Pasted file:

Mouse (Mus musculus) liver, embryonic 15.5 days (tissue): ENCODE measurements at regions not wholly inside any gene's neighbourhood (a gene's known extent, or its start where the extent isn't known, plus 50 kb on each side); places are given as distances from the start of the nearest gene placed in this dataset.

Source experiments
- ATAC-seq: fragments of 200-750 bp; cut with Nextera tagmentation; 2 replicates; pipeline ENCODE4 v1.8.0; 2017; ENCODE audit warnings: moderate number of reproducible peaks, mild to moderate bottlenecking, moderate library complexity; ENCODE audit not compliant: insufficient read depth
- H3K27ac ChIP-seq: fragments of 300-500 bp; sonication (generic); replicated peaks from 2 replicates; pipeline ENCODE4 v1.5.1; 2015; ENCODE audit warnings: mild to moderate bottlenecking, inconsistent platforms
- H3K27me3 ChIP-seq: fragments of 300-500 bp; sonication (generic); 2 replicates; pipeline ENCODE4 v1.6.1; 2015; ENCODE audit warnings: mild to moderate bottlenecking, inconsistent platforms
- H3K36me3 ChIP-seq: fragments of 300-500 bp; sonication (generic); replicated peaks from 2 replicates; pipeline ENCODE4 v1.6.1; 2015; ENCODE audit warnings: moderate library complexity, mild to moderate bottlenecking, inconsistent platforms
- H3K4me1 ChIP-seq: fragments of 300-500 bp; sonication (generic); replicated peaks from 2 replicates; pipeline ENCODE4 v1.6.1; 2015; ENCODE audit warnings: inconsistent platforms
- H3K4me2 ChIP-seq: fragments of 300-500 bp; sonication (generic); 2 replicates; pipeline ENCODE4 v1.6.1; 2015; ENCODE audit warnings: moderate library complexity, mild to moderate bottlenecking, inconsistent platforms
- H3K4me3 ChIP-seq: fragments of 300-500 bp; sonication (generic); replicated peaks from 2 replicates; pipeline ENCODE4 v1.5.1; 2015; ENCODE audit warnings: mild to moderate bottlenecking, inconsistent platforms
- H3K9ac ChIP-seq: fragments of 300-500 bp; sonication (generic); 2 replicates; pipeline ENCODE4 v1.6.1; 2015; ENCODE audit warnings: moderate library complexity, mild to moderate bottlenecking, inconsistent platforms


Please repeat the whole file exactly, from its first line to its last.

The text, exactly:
Mouse (Mus musculus) liver, embryonic 15.5 days (tissue): ENCODE measurements at regions not wholly inside any gene's neighbourhood (a gene's known extent, or its start where the extent isn't known, plus 50 kb on each side); places are given as distances from the start of the nearest gene placed in this dataset.

Source experiments
- ATAC-seq: fragments of 200-750 bp; cut with Nextera tagmentation; 2 replicates; pipeline ENCODE4 v1.8.0; 2017; ENCODE audit warnings: moderate number of reproducible peaks, mild to moderate bottlenecking, moderate library complexity; ENCODE audit not compliant: insufficient read depth
- H3K27ac ChIP-seq: fragments of 300-500 bp; sonication (generic); replicated peaks from 2 replicates; pipeline ENCODE4 v1.5.1; 2015; ENCODE audit warnings: mild to moderate bottlenecking, inconsistent platforms
- H3K27me3 ChIP-seq: fragments of 300-500 bp; sonication (generic); 2 replicates; pipeline ENCODE4 v1.6.1; 2015; ENCODE audit warnings: mild to moderate bottlenecking, inconsistent platforms
- H3K36me3 ChIP-seq: fragments of 300-500 bp; sonication (generic); replicated peaks from 2 replicates; pipeline ENCODE4 v1.6.1; 2015; ENCODE audit warnings: moderate library complexity, mild to moderate bottlenecking, inconsistent platforms
- H3K4me1 ChIP-seq: fragments of 300-500 bp; sonication (generic); replicated peaks from 2 replicates; pipeline ENCODE4 v1.6.1; 2015; ENCODE audit warnings: inconsistent platforms
- H3K4me2 ChIP-seq: fragments of 300-500 bp; sonication (generic); 2 replicates; pipeline ENCODE4 v1.6.1; 2015; ENCODE audit warnings: moderate library complexity, mild to moderate bottlenecking, inconsistent platforms
- H3K4me3 ChIP-seq: fragments of 300-500 bp; sonication (generic); replicated peaks from 2 replicates; pipeline ENCODE4 v1.5.1; 2015; ENCODE audit warnings: mild to moderate bottlenecking, inconsistent platforms
- H3K9ac ChIP-seq: fragments of 300-500 bp; sonication (generic); 2 replicates; pipeline ENCODE4 v1.6.1; 2015; ENCODE audit warnings: moderate library complexity, mild to moderate bottlenecking, inconsistent platforms